1
$\begingroup$

This question already has an answer here:

Pretty simple: If you do not have access to water, what could reduce damage from getting acid on your skin?

I'm a total noob - I studied philosophy - but I know bases neutralize acids. I have a vague sort of idea coal does too? Are there other ways?

$\endgroup$

marked as duplicate by Mithoron, Jon Custer, NotEvans., Nilay Ghosh, bon Aug 28 '17 at 18:59

This question has been asked before and already has an answer. If those answers do not fully address your question, please ask a new question.

  • 6
    $\begingroup$ Coal does not. Bases do, but they can inflict even more severe damage by themselves. The other ways are worse yet. In short, if you do not have access to a lot of water, don't mess with acids and chemistry in general. $\endgroup$ – Ivan Neretin Aug 28 '17 at 15:58
  • 1
    $\begingroup$ I'm not messing with anything. I'm thinking that from time to time - 700+ times a year in London for instance - you might be happily strolling about the park, when someone suddenly applies acid to your face. I was thinking of options for emergency treatment, so that victims might wake up the next day with less scarring. $\endgroup$ – Michael Aug 28 '17 at 16:07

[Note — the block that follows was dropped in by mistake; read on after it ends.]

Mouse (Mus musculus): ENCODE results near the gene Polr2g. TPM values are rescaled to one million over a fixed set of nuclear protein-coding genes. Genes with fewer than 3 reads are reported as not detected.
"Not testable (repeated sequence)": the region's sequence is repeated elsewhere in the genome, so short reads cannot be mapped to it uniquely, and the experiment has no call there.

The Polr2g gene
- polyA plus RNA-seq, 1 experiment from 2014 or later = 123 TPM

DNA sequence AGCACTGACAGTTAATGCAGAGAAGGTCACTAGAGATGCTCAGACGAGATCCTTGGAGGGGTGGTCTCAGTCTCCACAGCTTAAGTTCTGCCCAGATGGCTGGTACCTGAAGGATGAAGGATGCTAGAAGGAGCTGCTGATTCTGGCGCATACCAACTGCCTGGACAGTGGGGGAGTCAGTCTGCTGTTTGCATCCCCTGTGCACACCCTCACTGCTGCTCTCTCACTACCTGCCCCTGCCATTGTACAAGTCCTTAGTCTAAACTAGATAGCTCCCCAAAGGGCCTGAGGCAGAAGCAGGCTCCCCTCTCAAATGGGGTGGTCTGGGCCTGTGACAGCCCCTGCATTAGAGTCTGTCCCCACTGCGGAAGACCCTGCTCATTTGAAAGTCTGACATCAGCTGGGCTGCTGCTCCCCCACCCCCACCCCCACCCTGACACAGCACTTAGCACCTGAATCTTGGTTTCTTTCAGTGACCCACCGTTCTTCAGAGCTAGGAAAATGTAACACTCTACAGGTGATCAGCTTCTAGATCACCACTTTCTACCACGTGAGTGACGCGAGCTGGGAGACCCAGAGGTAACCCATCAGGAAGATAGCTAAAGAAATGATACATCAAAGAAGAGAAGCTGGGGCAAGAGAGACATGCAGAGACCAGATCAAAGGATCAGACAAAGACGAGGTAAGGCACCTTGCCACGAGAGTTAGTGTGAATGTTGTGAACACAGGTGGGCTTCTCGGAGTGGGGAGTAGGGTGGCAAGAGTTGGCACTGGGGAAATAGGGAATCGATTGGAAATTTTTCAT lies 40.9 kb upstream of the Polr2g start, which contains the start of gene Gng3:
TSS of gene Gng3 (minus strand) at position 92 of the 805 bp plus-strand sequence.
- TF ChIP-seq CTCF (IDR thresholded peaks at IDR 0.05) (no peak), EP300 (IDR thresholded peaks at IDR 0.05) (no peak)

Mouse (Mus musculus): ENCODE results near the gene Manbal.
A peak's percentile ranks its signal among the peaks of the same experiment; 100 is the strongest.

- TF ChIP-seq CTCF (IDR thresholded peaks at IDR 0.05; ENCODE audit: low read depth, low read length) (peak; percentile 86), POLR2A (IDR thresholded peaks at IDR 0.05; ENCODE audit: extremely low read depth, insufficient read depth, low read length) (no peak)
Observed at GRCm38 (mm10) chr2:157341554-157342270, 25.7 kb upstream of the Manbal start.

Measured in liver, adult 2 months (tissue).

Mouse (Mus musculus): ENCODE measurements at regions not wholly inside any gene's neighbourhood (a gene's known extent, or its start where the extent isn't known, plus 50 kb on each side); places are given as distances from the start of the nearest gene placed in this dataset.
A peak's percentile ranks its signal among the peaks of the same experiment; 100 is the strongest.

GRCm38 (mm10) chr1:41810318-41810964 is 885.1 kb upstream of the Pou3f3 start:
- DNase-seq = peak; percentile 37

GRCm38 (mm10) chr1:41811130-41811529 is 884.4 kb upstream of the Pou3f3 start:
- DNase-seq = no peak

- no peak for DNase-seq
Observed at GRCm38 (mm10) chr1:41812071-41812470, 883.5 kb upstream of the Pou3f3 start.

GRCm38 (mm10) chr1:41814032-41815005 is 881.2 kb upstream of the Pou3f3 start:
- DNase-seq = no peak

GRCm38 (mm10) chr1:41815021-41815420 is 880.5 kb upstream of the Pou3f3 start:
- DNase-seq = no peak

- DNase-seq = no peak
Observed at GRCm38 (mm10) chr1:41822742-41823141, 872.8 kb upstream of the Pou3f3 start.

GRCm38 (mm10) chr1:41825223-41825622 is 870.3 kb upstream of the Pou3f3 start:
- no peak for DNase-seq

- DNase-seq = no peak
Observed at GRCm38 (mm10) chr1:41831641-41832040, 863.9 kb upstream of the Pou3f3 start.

• $\begingroup$ Wow, so that's a real problem. Well, then a bottle of water or a public drinking fountain is your best bet. Other ways are less reliable and less available. $\endgroup$ – Ivan Neretin Aug 28 '17 at 16:10
  • $\begingroup$ That's a pretty real problem. I imagined maybe some sort of wet wipe, something cheap and disposable you could keep in a pocket or purse. An acid attack first aid kit. As you can see, I don't know a lot about chemistry. But then that's why I ask someone wiser =) $\endgroup$ – Michael Aug 28 '17 at 16:15

Browse other questions tagged or ask your own question.